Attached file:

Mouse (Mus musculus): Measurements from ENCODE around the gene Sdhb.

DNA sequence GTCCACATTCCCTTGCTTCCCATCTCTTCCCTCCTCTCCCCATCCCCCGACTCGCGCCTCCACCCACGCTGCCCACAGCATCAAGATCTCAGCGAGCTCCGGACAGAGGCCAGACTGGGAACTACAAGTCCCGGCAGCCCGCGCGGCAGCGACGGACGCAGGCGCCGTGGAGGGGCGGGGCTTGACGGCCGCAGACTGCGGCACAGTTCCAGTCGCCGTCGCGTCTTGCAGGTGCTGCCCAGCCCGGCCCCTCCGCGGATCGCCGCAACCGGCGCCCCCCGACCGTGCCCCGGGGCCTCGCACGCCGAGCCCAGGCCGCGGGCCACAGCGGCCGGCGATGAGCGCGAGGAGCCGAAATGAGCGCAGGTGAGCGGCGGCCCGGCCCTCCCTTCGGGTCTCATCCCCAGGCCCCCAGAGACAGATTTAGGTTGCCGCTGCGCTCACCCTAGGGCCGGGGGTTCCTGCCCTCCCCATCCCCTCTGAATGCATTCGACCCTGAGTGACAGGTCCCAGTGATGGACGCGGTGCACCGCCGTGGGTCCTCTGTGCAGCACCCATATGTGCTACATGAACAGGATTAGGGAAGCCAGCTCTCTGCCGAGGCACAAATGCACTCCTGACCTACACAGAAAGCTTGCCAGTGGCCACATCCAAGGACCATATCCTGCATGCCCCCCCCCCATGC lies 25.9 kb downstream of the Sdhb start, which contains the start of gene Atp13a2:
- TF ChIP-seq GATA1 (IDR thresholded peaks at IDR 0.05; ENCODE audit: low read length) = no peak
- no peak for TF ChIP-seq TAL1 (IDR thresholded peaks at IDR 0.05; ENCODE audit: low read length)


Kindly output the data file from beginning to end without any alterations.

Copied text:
Mouse (Mus musculus): Measurements from ENCODE around the gene Sdhb.

DNA sequence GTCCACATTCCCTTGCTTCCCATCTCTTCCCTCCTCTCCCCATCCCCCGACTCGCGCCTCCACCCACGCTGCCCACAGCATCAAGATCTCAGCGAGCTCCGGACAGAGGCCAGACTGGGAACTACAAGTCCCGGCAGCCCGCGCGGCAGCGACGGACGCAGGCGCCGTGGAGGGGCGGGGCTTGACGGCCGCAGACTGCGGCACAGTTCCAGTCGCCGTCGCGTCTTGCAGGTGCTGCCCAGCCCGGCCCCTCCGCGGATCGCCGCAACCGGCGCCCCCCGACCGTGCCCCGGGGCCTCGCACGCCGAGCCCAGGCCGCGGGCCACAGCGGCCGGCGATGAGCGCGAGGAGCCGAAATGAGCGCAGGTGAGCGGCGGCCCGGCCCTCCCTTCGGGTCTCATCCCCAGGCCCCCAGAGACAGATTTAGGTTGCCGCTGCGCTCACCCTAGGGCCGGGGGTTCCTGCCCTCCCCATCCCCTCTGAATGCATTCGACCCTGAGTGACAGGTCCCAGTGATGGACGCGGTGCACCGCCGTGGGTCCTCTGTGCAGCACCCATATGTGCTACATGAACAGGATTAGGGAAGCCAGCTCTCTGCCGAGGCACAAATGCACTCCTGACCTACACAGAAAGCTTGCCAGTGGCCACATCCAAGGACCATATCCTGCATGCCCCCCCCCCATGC lies 25.9 kb downstream of the Sdhb start, which contains the start of gene Atp13a2:
- TF ChIP-seq GATA1 (IDR thresholded peaks at IDR 0.05; ENCODE audit: low read length) = no peak
- no peak for TF ChIP-seq TAL1 (IDR thresholded peaks at IDR 0.05; ENCODE audit: low read length)